Back home in Greenville, Wendy couldn’t stop thinking about what she’d heard. “I would probably never have known about it had they not mentioned it,” she says. After confirming that a bomber had indeed gone down in the lake, she requested permission from the surviving family members — Mary died in 1986 — the state, the Navy, and Alcoa, which owned the land under the lake, to embark on an investigation to find the plane. She wanted to figure out why it had crashed. And to do that, she needed to answer a question that had vexed so many in town: Why didn’t the Navy recover the plane when it had the chance, back in June 1944?
• • •
The answer is the lake itself. “It’s basically drowned land,” Wendy says. The lake bed was a fertile valley on the Yadkin River until 1917, when Alcoa built four dams to power its smelting plant. Farms, churches, and entire forests were submerged some 200 feet. Silt and tannins turned the depths into an opaque tea. “Black water,” Wendy calls it. “Visibility on the surface might be a few feet, but at the bottom, among the trees, Lord only knows.”
Navy divers in 1944 had a heck of a time even locating the plane. Eyewitness accounts of the crash site didn’t align. Grappling hooks snagged unfelled trees and other lake debris. Unable to see, divers searched with their hands. One was pulled up unconscious after his equipment failed. Officials set off underwater explosions, hoping to shake loose the wreckage, but only tiny flecks of blue paint floated up.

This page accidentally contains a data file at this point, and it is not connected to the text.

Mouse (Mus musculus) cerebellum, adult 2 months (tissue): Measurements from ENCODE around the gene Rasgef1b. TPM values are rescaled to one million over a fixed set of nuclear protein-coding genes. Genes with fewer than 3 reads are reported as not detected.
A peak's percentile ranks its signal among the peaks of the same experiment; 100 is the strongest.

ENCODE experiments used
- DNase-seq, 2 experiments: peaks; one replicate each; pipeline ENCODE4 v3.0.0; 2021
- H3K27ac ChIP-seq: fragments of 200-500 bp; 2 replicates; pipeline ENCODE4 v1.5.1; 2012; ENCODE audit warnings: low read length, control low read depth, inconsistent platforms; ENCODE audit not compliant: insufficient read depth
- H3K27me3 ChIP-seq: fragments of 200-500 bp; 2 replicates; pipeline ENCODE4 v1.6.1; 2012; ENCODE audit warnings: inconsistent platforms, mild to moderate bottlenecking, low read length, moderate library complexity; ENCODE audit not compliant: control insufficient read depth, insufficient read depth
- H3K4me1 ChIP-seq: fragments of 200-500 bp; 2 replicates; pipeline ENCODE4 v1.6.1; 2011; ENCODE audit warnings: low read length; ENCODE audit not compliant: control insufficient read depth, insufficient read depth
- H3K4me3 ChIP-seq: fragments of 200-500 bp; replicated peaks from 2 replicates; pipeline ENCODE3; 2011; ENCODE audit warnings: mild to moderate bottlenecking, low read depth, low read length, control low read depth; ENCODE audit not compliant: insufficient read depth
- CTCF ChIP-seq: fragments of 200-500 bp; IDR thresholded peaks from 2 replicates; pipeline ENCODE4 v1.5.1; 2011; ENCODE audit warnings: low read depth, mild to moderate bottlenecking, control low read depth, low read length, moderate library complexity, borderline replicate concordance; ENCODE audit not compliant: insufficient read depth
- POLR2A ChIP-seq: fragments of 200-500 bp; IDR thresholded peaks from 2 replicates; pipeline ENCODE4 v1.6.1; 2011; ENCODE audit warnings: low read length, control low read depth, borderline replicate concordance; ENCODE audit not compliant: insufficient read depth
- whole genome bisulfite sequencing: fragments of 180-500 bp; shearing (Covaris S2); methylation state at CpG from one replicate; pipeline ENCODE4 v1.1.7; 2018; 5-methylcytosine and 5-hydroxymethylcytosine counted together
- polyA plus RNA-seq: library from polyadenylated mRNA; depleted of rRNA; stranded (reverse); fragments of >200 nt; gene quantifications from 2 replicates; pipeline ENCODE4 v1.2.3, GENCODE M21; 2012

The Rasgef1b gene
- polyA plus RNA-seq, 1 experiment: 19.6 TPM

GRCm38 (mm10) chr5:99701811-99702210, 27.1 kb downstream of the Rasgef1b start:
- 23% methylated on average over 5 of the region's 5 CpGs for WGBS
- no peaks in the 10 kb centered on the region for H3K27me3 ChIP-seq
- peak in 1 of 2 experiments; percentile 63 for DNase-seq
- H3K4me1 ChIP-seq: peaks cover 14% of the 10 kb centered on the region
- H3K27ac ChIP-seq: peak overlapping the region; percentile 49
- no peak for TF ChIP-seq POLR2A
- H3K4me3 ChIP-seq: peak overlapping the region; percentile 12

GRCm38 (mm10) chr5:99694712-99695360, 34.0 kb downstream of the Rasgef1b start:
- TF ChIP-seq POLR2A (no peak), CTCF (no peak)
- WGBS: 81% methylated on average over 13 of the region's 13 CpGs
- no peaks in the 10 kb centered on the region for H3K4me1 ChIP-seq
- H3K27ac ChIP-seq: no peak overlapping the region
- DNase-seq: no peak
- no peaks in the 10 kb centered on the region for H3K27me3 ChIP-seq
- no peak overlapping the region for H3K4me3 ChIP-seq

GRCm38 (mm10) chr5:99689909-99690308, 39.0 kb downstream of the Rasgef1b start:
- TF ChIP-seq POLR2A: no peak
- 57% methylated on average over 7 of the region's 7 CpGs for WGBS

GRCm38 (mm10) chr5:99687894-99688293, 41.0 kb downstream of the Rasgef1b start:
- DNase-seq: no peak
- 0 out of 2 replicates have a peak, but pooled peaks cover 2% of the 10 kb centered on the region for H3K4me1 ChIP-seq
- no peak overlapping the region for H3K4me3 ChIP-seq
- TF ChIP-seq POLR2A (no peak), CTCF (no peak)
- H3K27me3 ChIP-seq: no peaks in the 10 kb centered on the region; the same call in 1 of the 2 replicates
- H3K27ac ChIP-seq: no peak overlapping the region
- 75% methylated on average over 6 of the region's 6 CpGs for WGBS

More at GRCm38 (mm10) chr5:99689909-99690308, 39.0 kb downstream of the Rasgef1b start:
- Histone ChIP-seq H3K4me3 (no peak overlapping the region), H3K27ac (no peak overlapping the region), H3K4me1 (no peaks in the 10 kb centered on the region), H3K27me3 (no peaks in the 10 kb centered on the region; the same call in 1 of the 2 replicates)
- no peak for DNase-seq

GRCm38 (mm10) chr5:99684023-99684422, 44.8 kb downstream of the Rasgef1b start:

The shattered plane had come to rest in an underwater forest, its cables and wires dangling from the trees. The risk of losing divers in such an environment was deemed too great, and the Navy scuttled the recovery effort. They salvaged what they could and, essentially, closed the case — a crushing moment for the families and the townspeople, who had been waiting to bury the young men and now faced the possibility that they never would.
Over the years, the urgency to recover the remains gave way to a stronger desire to understand what happened and to restore honor to Charles, who had been mythologized as a besotted daredevil. By the time Wendy launched her investigation in 1999, hopes were high that her unique set of skills could bring clarity and closure. “Nearly everyone wanted to ask a question or share a theory,” she says. “People wanted to do something.”
Some donated money for the investigation; others offered boats, gas, printing supplies, even campsites for Wendy’s crew of divers and archaeologists. Roger Thomas, who often fished on the lake, agreed to create an oil painting of the PBJ that could be sold to raise funds. The project brought back memories of drawing war planes in elementary school. He and Wendy took a boat to the site. “She got right over the spot,” Roger says. That’s when she told him the real story — not the Cessna version he’d grown up believing. The heartbreak of the story revived in Roger a regret that he’d never been able to serve his country as Charles and others from his hometown had done. His painting, Final Run, was a chance to honor these men.